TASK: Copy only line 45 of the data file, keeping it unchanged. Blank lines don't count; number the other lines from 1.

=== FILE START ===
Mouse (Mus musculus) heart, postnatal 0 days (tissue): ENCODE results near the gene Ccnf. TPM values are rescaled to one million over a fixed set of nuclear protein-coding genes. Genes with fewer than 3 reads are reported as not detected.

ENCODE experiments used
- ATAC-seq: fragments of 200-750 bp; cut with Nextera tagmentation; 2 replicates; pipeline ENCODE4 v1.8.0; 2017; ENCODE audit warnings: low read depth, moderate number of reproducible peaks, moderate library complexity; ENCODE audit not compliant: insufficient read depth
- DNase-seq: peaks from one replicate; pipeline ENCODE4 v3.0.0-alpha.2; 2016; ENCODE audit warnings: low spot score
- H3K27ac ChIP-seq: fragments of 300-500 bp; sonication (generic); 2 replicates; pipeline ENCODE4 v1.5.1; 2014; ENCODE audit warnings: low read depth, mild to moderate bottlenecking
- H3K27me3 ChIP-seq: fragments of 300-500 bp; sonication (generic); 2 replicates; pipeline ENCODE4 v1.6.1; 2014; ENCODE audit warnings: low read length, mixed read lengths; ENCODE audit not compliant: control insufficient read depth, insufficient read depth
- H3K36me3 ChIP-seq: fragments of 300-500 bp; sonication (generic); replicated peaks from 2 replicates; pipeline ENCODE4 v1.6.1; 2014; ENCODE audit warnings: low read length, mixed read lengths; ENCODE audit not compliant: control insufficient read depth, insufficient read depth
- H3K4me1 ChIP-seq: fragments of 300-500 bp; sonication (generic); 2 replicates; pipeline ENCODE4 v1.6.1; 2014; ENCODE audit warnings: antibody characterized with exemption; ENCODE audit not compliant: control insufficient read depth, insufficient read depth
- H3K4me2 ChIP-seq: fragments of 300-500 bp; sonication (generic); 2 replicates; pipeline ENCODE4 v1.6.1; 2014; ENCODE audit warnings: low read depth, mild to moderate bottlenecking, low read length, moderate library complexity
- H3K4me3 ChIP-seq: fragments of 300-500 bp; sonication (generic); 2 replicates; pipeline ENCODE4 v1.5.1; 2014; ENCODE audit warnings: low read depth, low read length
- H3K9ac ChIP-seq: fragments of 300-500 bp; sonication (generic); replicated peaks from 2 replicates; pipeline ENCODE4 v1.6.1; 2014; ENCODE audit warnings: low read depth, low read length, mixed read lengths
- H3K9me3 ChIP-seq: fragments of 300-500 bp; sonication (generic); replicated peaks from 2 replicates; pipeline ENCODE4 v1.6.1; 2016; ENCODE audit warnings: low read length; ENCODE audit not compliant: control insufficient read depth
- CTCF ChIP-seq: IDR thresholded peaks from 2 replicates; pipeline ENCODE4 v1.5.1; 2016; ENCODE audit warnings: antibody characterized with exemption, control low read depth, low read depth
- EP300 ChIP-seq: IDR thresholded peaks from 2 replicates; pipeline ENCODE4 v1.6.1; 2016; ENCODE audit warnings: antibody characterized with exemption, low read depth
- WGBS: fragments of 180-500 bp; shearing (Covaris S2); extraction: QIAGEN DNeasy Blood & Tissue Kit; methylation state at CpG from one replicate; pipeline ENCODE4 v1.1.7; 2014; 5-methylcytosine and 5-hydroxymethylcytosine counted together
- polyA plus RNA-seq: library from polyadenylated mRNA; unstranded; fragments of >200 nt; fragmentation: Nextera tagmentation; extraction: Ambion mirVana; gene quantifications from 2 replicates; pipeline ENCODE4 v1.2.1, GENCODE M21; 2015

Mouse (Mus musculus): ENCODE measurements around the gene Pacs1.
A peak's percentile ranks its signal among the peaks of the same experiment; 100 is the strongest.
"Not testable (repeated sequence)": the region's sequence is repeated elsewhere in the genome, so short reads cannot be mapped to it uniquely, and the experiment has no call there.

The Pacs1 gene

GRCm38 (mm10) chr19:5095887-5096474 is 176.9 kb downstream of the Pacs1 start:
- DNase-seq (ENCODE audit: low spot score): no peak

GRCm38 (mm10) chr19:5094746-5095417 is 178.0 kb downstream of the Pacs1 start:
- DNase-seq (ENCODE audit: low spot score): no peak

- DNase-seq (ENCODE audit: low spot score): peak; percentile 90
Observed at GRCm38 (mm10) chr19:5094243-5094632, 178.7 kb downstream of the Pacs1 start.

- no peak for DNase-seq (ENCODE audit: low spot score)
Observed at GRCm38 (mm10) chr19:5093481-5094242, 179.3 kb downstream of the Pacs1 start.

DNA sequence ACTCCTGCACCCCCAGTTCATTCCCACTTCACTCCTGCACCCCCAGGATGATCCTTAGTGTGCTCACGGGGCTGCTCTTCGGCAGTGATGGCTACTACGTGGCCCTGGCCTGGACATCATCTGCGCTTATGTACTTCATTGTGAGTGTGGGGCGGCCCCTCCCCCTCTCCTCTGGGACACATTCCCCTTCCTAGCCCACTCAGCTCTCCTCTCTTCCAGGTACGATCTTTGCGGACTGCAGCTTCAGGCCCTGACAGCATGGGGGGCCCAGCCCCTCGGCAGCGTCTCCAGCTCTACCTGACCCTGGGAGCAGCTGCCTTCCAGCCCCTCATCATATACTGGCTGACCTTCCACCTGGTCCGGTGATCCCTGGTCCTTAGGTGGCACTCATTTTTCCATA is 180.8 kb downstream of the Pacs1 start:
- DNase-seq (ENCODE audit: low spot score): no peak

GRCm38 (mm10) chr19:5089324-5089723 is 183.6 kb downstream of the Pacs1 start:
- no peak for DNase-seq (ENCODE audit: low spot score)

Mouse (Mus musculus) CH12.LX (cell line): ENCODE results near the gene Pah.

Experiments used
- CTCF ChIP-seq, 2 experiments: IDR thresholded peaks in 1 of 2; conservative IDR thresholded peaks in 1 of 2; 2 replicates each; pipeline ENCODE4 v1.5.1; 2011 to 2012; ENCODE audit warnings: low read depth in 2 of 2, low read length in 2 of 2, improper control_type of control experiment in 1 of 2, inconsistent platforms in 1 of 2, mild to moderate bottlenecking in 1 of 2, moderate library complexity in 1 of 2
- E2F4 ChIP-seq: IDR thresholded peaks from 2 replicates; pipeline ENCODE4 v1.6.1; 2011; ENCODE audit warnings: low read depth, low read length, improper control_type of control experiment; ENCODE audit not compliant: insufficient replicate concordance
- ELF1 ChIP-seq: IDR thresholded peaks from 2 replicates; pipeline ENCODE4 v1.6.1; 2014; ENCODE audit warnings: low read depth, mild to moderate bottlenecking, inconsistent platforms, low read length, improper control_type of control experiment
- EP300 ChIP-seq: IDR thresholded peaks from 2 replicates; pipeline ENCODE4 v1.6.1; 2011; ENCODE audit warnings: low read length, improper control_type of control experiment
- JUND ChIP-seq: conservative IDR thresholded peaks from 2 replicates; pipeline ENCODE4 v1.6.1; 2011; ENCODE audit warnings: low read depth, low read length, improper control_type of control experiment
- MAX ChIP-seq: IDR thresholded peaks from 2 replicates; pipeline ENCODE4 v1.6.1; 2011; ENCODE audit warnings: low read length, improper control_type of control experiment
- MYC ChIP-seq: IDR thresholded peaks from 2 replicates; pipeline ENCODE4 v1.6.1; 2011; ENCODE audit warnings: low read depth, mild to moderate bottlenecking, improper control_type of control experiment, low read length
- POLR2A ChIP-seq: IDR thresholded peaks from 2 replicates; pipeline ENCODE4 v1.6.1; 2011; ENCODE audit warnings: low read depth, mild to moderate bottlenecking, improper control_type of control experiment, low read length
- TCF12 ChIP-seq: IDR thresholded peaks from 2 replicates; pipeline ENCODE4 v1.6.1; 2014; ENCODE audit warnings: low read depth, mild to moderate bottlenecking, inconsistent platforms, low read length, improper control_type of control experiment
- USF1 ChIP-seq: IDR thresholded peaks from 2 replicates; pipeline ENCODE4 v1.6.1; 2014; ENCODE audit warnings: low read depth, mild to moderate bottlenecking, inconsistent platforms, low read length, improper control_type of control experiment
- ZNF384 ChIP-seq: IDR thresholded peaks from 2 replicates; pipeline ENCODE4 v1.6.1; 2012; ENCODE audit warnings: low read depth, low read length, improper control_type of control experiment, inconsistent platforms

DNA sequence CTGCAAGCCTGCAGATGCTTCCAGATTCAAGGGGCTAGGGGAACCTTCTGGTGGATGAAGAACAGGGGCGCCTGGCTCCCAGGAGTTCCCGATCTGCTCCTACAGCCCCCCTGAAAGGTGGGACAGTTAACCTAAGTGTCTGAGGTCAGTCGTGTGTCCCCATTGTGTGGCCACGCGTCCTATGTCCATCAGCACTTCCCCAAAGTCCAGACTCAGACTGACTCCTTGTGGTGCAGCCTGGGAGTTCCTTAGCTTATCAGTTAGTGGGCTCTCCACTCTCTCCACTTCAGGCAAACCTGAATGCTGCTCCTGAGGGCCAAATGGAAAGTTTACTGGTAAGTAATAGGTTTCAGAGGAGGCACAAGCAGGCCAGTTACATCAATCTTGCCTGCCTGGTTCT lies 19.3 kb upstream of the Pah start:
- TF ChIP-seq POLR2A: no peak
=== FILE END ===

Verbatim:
- ZNF384 ChIP-seq: IDR thresholded peaks from 2 replicates; pipeline ENCODE4 v1.6.1; 2012; ENCODE audit warnings: low read depth, low read length, improper control_type of control experiment, inconsistent platforms